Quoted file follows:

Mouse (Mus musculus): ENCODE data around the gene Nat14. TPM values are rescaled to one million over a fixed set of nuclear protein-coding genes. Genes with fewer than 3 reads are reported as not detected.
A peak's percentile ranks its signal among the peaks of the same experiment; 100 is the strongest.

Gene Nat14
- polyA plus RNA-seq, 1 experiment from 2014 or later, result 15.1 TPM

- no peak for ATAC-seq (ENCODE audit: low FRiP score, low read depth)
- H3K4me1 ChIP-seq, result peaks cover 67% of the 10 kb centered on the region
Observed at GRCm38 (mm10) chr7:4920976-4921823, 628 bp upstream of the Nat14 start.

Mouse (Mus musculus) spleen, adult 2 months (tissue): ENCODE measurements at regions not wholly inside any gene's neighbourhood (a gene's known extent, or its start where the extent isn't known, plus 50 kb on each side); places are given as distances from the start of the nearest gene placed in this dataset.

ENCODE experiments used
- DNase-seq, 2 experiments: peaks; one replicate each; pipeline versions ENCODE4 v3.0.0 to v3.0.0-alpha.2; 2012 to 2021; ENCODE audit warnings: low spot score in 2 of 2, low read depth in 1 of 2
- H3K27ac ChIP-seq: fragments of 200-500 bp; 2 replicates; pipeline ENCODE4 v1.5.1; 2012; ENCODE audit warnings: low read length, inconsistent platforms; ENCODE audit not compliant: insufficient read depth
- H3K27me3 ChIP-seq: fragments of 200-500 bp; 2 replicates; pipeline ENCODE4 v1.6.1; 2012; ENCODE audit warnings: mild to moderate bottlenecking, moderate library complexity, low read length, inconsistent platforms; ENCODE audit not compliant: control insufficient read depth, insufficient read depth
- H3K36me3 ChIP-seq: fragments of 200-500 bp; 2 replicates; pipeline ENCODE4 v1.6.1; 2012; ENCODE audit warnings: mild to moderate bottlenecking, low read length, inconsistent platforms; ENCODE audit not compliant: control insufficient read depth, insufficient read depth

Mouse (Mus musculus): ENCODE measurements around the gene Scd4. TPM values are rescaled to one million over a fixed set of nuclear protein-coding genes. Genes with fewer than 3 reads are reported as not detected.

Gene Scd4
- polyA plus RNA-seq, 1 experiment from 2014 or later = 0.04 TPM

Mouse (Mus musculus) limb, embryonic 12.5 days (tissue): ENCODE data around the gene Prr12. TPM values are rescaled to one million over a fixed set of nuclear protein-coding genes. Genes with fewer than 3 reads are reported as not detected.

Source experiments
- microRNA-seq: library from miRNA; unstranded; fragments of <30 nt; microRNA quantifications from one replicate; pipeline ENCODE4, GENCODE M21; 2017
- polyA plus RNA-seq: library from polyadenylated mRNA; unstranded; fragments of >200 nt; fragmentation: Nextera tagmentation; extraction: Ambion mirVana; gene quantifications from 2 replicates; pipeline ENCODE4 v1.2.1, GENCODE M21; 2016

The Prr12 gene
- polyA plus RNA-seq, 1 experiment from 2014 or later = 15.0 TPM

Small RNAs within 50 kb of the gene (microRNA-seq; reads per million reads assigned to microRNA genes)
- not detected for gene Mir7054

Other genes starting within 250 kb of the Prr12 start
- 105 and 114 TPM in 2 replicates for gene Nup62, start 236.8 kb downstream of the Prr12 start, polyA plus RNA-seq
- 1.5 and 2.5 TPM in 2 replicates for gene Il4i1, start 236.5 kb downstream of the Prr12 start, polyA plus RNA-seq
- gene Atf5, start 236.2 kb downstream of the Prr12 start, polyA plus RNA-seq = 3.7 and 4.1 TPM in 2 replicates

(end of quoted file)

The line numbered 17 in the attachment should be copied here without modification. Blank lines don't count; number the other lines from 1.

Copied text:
Mouse (Mus musculus) limb, embryonic 12.5 days (tissue): ENCODE data around the gene Prr12. TPM values are rescaled to one million over a fixed set of nuclear protein-coding genes. Genes with fewer than 3 reads are reported as not detected.